This summer I have been giving lessons to some local kids. All of them are on, or have been part of, a competitive team. So I wasn’t doing a learn-to-swim program. It was a combination of working on technique and different skills. It was really a learn-to-swim-well program.
The thing that I have learned from this experience is that no matter who you are or what level you have reached as a swimmer, you can always learn something. Champions know this, and it is what makes them the best of the best. They know how to keep searching. For the rest of us, and especially for kids, a swim lesson gives us the time that we need to really learn a specific technique, drill, or skill.
Every lesson started with the same thing — a brief warm up to get loose. I tried to mix strokes in to keep it interesting. The number of lengths varied depending on the size and shape of the pool we were in, but yardage wasn’t the focus. Inevitably in the first weeks they would push off with a half-hearted or non-streamlined position. In a practice I would have to wait until the end of the warm up and tell everyone that they were going to have to do it again because not everyone did it right. With a lesson, there is a lot more freedom because it is one swimmer who gets all of your attention for the full 30 or 60 minutes. So rather than watch a swimmer repeat his or her mistake, I could stop the student right then and there and give feedback that related directly to the mistake.
For the rest of the lesson the swimmer was not allowed to repeat any mistake that we had stopped to correct. In swimming, it’s my opinion that there are only a few real mistakes, the rest is a matter of personal preference. Not streamlining off the walls is a mistake (unless you have the swimming speed of a Pankratov or Thorpe). The lessons would always progress from warm-up into a specific stroke for the duration of the lesson. The nice thing about the lessons was that I wasn’t concerned in the slightest with how much yardage the swimmer completed, just with how well. Not having to get in two hours of work was liberating for me and for the swimmers. With the lessons being as short as they were, there was really no time to do work. We put all of our focus on learning.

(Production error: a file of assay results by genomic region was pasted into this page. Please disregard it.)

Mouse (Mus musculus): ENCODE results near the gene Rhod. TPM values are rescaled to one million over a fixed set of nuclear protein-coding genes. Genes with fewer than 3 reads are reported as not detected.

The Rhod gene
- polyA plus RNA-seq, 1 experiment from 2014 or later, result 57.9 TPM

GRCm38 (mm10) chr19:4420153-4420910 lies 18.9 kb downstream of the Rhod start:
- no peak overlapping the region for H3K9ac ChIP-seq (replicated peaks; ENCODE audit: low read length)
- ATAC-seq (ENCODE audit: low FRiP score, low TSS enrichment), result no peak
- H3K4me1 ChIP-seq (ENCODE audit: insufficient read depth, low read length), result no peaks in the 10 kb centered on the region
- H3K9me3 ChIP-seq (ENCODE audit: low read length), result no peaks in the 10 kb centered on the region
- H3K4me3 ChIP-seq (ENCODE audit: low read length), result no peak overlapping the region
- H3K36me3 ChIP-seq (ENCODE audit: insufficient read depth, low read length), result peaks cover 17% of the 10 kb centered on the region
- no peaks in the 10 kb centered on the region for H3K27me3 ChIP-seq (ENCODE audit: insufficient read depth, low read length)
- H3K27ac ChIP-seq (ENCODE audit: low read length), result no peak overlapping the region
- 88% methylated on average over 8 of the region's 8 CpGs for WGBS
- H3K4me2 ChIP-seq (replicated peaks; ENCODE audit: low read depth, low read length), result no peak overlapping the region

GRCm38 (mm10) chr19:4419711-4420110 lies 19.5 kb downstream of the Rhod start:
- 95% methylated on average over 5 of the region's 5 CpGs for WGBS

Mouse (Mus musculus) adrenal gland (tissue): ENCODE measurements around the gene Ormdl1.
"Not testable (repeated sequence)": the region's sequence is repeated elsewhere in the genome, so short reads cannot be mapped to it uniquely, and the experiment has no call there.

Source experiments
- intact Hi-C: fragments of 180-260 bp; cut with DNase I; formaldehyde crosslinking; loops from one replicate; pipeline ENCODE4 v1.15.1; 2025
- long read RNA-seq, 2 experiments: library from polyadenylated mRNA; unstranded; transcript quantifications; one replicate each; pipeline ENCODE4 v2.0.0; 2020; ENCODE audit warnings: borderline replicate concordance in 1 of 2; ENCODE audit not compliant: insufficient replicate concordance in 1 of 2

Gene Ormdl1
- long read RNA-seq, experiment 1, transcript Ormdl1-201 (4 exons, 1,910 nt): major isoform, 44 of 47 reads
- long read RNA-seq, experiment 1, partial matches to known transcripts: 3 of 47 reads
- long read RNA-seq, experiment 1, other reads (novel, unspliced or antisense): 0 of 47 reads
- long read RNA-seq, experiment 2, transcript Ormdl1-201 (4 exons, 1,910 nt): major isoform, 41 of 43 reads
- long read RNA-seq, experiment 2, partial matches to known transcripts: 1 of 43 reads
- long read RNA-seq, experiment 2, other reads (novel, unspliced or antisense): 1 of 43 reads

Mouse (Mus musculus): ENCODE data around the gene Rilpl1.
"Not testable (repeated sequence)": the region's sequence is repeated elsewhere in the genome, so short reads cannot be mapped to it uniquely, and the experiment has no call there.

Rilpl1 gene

As the weeks went on we worked less and less on the things that we had done in the past. After the second week I didn’t have to mention that we were streamlining off the walls, it was assumed. Occasionally I had to issue a reminder, and whenever that happened, we started over with whatever we were doing. For the most part each lesson was a building block for the next lesson.
One of the young boys that I had in my lessons was a great example of what you can accomplish in a summer of lessons. At the start of the summer he was like most young boys. He wanted to get in and he wanted to race. He wanted to race so badly that he would push off the wall and start swimming right away. Over the course of the summer he started to understand why it is important to focus on what you are doing. One day, about half way through the summer, I asked him why he was pushing off in a so-so streamline. He told me that it was a "bad habit." Well, we are all creatures of habit, good and bad. So we made it a focus of our lessons to replace all of the bad habits with good habits. In each lesson we only had a half hour, so it became that much more important to replace the bad with the good. Replacing the bad with the good seemed to be a snap for him. Each point I would make he would hit on the ensuing length. He was an excellent student in this way, and by the end of his lesson sequence, we were really getting into some of the finer details of swimming.
I also gave lessons to this swimmer’s older sister. When it was her turn, we would go through the same focus points. For her it was somewhat less easy to pick up on all the details. It wasn’t that she was making mistakes, it was just that she was having difficulty with a range of swimming motions. A large portion of the her lessons were spent working on some of the major points of all four strokes. She worked hard; it’s just that she didn’t pick things up right away. Some lessons we would spend the whole half hour working on hand placement, or a small detail.
Today was the last lesson for both of these young swimmers. As far as last lessons go this one was pretty good. The young boy was able to breeze through a variety of recovery positions, hand positions, and pull width on his breaststroke. The girl had her best lesson of the summer. So much so that I jokingly asked her where she learned to swim, and if she was getting lessons from someone else. Both of them were able to accomplish what they needed while taking their time to do it.
Teaching lessons over this summer has taught me lessons. First, not every swimmer is going to get everything right away. It is my job to take the time with each kid to make sure that they get it. Secondly, swimmers always need to strive to replace bad habits with good habits, and it’s my job as a coach is to point out the bad ones and suggest the good ones. Lastly, I learned that swimming is a sport. It is supposed to be fun. My job as a coach is to have more fun with all of my swimmers.